The artist Martha Freud has a brilliantly irreverent and witty way with words. Working fine porcelain and clay into satisfying organic, handmade vessels, Freud mocks age-old expressions (and the occasional swear word) by giving them a cheeky spin, such as stamping bon mots like ‘Everything in moderation including moderation’ and ‘I run a tight shipwreck’ on to bowls and plates that she finishes with vintage-style glazes by hand. Or she’ll emblazon song lyrics, such as ‘The time to hesitate is through’ (The Doors) and ‘Hello darkness, my old friend’ (Simon & Garfunkel), onto vessels for her ‘Lit’ collection of beautifully scented candles. Freud’s work, she says, treads “the line between tongue-in-cheek wordplay and philosophical reflection — from naughty quips to earnest protest”.
She likes to keep people on their toes. “We get so set in our ideas and in our own stories that when we see a coupling of an expression that we know really well but in a place where we’ve never seen it before, it opens our minds to other things,” says Freud, whose namesake studio was founded in 2008. Yet she’d never want to be too prescriptive, either. “When I make something, I know what it means or symbolises to me, but I don’t share that very
often because I’d rather people interpret things as they need to or as is relevant for their own experience,” says Freud, the great-granddaughter of Sigmund and granddaughter of Clement.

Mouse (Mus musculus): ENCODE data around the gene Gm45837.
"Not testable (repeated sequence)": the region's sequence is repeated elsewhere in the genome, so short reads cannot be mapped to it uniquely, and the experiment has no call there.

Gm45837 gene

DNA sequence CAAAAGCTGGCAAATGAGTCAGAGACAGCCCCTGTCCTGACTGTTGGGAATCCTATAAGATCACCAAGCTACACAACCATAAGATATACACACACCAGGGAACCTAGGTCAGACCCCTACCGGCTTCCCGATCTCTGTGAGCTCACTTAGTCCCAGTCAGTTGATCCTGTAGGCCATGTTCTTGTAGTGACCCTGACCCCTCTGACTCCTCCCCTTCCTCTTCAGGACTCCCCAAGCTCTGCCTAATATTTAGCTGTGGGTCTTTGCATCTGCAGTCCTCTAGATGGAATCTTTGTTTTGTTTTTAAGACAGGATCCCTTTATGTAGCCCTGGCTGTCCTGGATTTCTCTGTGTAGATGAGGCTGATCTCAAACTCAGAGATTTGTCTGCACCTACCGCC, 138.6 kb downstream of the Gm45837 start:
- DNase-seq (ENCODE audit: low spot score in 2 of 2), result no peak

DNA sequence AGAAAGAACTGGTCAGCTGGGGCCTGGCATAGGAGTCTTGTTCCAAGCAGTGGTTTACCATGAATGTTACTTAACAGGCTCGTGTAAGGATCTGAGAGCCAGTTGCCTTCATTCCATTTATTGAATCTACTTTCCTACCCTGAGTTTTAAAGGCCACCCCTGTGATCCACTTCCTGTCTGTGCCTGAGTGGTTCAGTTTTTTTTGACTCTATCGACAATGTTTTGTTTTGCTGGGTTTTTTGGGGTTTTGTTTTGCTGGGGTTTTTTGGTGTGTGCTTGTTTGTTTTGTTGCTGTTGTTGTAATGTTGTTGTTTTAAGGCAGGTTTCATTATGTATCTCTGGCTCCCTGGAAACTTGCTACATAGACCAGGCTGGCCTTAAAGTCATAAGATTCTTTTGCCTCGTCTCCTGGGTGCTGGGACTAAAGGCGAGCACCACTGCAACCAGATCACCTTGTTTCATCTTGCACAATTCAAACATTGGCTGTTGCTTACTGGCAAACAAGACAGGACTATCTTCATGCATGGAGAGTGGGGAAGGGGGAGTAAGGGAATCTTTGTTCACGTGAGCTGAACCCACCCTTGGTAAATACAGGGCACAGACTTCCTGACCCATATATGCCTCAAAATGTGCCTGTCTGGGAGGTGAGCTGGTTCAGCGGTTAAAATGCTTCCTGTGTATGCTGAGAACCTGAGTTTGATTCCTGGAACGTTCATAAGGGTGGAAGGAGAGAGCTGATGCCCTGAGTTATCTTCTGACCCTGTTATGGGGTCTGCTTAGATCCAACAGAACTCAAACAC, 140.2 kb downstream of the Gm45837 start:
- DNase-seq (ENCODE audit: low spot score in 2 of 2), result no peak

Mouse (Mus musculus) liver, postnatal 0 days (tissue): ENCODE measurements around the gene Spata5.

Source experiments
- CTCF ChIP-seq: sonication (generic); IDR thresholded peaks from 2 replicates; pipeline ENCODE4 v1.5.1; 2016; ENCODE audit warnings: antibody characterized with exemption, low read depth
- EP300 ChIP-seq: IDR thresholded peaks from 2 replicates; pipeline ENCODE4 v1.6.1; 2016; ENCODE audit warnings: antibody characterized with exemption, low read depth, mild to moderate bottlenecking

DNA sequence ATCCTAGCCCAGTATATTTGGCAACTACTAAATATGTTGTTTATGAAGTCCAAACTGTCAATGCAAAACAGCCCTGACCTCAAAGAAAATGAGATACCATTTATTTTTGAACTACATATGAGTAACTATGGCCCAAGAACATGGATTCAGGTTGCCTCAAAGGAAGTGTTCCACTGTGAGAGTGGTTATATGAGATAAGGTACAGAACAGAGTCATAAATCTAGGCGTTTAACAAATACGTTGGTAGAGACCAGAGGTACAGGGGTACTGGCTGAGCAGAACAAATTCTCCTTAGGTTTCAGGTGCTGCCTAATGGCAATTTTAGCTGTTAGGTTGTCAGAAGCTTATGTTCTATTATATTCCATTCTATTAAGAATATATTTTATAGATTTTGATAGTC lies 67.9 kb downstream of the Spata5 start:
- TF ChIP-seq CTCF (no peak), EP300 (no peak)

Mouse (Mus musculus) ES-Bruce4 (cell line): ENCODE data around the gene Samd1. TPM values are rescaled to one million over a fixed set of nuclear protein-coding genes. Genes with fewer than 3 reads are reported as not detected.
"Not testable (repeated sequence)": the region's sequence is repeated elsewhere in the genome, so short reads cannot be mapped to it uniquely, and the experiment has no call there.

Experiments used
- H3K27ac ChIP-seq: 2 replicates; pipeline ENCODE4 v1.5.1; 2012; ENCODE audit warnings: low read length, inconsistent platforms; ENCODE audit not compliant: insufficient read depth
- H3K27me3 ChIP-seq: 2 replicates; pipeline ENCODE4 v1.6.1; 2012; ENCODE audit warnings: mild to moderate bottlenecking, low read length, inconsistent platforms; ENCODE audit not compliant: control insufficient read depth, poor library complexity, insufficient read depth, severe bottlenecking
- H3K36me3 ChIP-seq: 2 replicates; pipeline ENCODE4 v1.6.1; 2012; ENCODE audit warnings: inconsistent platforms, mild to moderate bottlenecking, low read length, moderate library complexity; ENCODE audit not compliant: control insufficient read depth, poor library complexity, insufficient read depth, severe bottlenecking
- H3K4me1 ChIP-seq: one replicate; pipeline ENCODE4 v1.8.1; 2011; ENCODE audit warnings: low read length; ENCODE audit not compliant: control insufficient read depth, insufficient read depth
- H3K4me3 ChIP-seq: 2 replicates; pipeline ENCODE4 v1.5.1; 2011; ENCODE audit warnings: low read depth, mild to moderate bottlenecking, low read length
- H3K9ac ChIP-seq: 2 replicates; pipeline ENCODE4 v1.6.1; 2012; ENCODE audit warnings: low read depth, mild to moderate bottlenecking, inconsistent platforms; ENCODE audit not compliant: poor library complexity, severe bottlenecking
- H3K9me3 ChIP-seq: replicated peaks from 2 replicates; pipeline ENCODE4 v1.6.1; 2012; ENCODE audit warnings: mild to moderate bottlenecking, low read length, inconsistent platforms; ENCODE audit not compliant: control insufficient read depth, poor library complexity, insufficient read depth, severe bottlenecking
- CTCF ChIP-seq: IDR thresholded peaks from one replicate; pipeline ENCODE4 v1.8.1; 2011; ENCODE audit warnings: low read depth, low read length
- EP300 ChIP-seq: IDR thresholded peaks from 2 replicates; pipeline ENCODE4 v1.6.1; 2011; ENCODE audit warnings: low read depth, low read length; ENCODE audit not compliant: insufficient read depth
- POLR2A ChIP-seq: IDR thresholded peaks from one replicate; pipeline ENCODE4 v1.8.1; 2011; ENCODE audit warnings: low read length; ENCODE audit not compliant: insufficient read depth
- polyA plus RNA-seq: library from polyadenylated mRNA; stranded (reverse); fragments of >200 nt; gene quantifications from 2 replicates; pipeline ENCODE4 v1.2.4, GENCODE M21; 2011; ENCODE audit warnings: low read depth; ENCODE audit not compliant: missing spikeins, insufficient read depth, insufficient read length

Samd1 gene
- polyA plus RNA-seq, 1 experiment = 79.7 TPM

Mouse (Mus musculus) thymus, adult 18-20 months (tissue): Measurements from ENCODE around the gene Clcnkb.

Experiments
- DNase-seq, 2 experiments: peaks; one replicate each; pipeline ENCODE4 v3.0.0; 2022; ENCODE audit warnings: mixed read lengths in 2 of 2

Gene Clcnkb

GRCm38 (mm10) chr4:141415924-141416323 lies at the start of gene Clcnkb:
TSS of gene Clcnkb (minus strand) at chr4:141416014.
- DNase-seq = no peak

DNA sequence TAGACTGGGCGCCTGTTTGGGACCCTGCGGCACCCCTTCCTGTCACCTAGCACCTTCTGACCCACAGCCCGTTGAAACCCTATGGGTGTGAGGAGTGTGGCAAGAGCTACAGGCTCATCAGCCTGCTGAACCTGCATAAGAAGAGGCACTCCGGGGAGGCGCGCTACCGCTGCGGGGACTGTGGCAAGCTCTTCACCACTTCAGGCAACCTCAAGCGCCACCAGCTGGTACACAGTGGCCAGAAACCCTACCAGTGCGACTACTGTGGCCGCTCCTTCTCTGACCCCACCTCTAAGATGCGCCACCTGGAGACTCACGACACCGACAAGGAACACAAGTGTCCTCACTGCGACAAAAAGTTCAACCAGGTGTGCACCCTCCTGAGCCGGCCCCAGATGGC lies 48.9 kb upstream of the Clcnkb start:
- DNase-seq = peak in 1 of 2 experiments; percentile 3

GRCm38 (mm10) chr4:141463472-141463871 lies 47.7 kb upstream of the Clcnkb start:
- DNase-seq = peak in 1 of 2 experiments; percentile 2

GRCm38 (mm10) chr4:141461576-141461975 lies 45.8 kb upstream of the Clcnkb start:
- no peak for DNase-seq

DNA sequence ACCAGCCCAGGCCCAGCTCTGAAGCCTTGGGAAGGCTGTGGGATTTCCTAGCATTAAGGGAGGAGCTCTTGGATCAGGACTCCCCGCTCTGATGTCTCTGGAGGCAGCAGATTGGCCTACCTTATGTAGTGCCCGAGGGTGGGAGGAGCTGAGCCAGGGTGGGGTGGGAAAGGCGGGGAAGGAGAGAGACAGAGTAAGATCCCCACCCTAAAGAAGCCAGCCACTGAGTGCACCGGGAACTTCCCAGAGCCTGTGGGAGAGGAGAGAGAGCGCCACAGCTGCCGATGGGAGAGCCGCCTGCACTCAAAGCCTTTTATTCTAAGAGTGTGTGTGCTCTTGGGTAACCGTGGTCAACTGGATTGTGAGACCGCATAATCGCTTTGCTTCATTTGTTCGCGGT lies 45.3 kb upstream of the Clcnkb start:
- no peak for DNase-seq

In her studio at home in east London, she has a wall full of Post-it notes reminding her of the funny things she hears people say while out and about, from eavesdropping on the bus to the voluntary reading practice she does with local four-year-olds. In between collaborations with the jewellery house Repossi, creating bespoke illuminated ‘Mixed Messages’ installations (we hear Sir Paul McCartney has one made in homage to the Beatles), and holding ‘A Night on the Tiles’ ceramics classes at the Bull, her uncle Matthew’s new Cotswolds hotel, Freud is preparing for an exhibition some time next year. “I try to make sure I factor in at least one play day a week, because I like to slowly develop new things while I’m making other things,” Freud says. “I could never be a conceptual maker because my work is about getting my hands dirty and collaborating with the material. I’m constantly asking it what it can do and inviting it to behave in a certain way, but whether it will or whether it won’t, isn’t always up to me. That’s what I love about it.” MarthaFreud.com